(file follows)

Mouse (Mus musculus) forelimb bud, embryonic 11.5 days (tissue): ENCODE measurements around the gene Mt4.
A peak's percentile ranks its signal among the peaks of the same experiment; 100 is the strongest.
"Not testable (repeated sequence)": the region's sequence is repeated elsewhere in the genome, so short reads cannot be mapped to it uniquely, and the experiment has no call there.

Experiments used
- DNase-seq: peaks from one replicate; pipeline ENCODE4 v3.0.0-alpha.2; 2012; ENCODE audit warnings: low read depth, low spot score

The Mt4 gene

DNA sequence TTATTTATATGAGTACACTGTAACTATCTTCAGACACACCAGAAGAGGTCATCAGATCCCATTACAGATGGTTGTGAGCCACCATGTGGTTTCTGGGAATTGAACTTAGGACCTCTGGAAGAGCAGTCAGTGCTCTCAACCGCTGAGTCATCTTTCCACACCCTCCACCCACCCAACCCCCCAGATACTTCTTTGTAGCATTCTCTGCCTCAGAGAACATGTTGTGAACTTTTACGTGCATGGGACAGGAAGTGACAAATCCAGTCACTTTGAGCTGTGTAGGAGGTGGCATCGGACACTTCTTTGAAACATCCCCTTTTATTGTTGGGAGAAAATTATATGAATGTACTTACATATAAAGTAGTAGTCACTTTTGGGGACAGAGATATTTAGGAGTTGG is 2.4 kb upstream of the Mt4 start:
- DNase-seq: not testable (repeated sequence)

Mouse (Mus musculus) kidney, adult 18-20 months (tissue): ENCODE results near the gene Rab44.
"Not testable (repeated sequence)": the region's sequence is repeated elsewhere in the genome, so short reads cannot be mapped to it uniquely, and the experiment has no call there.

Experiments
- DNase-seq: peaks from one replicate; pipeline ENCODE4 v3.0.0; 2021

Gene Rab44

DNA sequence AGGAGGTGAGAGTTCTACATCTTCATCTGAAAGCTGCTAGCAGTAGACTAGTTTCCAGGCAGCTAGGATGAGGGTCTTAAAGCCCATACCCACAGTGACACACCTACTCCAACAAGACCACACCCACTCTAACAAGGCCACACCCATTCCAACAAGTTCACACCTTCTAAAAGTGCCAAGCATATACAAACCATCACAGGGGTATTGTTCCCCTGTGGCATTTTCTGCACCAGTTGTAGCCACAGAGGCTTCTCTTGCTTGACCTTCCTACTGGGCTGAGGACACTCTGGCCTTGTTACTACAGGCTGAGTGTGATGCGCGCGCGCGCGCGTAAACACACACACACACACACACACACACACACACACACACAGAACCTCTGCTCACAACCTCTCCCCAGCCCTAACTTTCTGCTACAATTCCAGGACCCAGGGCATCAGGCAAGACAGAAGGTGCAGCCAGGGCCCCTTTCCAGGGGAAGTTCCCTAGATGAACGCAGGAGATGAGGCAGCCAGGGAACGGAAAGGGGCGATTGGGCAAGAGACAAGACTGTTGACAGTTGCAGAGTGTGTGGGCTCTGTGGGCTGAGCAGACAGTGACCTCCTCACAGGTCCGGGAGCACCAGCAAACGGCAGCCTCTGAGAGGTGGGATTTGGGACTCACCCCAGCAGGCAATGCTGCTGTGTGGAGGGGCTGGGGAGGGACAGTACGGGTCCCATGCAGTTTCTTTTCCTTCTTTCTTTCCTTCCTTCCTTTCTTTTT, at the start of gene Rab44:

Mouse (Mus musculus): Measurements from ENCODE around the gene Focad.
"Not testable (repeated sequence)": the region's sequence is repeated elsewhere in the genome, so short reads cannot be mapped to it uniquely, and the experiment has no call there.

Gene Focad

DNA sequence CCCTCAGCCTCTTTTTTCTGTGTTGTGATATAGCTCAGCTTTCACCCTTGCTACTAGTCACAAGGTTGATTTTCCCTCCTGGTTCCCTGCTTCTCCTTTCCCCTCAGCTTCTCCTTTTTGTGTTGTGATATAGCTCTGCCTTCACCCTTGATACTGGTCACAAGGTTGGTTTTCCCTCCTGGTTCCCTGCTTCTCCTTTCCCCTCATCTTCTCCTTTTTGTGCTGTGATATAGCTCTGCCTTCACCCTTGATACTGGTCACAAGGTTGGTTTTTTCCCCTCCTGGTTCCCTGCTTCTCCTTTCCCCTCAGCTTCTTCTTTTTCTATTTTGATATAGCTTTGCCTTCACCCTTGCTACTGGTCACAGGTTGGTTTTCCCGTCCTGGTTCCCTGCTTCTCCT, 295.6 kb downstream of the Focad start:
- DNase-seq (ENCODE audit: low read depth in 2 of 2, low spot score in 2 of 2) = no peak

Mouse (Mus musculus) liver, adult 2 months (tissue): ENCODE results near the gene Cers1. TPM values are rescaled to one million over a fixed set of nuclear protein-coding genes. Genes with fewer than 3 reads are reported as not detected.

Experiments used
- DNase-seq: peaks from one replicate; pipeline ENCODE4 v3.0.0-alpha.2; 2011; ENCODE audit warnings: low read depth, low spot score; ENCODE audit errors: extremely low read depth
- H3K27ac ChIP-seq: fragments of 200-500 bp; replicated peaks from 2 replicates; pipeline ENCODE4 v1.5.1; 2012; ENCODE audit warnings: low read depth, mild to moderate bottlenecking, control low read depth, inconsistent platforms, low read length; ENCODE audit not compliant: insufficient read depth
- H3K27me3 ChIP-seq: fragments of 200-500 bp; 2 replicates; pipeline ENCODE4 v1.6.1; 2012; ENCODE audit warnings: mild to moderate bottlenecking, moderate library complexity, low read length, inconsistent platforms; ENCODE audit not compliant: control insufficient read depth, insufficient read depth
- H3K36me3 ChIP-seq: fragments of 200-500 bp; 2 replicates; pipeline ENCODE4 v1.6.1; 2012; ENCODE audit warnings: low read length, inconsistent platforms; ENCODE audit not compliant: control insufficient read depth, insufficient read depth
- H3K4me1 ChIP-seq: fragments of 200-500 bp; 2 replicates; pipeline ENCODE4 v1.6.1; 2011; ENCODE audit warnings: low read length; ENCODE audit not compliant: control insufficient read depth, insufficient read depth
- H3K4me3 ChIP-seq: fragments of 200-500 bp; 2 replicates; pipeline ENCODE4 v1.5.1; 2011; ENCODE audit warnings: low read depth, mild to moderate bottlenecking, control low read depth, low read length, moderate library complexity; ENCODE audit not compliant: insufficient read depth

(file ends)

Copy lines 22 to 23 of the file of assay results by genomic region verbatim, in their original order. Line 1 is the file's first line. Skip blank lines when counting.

- DNase-seq: peaks from one replicate; pipeline ENCODE4 v3.0.0-alpha.2; 2011; ENCODE audit warnings: low read depth, low spot score; ENCODE audit errors: extremely low read depth
- H3K27ac ChIP-seq: fragments of 200-500 bp; replicated peaks from 2 replicates; pipeline ENCODE4 v1.5.1; 2012; ENCODE audit warnings: low read depth, mild to moderate bottlenecking, control low read depth, inconsistent platforms, low read length; ENCODE audit not compliant: insufficient read depth